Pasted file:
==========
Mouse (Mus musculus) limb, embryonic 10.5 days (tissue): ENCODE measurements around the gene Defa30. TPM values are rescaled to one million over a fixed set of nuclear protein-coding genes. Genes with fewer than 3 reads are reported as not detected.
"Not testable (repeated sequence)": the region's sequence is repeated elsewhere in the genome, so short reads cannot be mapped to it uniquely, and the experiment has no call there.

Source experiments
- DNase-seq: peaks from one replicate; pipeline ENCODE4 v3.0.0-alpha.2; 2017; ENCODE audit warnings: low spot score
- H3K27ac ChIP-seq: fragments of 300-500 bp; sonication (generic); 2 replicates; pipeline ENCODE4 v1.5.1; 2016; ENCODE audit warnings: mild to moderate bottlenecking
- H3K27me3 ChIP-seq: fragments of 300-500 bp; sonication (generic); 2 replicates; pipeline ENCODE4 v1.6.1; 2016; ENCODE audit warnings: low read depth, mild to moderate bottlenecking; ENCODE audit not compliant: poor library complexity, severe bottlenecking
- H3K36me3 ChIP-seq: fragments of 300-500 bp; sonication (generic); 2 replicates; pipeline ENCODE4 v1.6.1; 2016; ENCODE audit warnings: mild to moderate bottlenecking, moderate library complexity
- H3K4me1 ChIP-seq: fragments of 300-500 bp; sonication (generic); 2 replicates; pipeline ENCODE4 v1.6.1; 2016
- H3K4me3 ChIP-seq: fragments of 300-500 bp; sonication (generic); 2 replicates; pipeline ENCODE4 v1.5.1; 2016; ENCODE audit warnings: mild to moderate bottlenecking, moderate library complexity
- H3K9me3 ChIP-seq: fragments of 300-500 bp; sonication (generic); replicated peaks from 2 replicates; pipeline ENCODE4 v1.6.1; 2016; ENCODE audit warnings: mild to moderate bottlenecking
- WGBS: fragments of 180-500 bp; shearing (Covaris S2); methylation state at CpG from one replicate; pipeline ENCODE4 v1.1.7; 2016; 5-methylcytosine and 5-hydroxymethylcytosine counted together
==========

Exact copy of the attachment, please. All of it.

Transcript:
Mouse (Mus musculus) limb, embryonic 10.5 days (tissue): ENCODE measurements around the gene Defa30. TPM values are rescaled to one million over a fixed set of nuclear protein-coding genes. Genes with fewer than 3 reads are reported as not detected.
"Not testable (repeated sequence)": the region's sequence is repeated elsewhere in the genome, so short reads cannot be mapped to it uniquely, and the experiment has no call there.

Source experiments
- DNase-seq: peaks from one replicate; pipeline ENCODE4 v3.0.0-alpha.2; 2017; ENCODE audit warnings: low spot score
- H3K27ac ChIP-seq: fragments of 300-500 bp; sonication (generic); 2 replicates; pipeline ENCODE4 v1.5.1; 2016; ENCODE audit warnings: mild to moderate bottlenecking
- H3K27me3 ChIP-seq: fragments of 300-500 bp; sonication (generic); 2 replicates; pipeline ENCODE4 v1.6.1; 2016; ENCODE audit warnings: low read depth, mild to moderate bottlenecking; ENCODE audit not compliant: poor library complexity, severe bottlenecking
- H3K36me3 ChIP-seq: fragments of 300-500 bp; sonication (generic); 2 replicates; pipeline ENCODE4 v1.6.1; 2016; ENCODE audit warnings: mild to moderate bottlenecking, moderate library complexity
- H3K4me1 ChIP-seq: fragments of 300-500 bp; sonication (generic); 2 replicates; pipeline ENCODE4 v1.6.1; 2016
- H3K4me3 ChIP-seq: fragments of 300-500 bp; sonication (generic); 2 replicates; pipeline ENCODE4 v1.5.1; 2016; ENCODE audit warnings: mild to moderate bottlenecking, moderate library complexity
- H3K9me3 ChIP-seq: fragments of 300-500 bp; sonication (generic); replicated peaks from 2 replicates; pipeline ENCODE4 v1.6.1; 2016; ENCODE audit warnings: mild to moderate bottlenecking
- WGBS: fragments of 180-500 bp; shearing (Covaris S2); methylation state at CpG from one replicate; pipeline ENCODE4 v1.1.7; 2016; 5-methylcytosine and 5-hydroxymethylcytosine counted together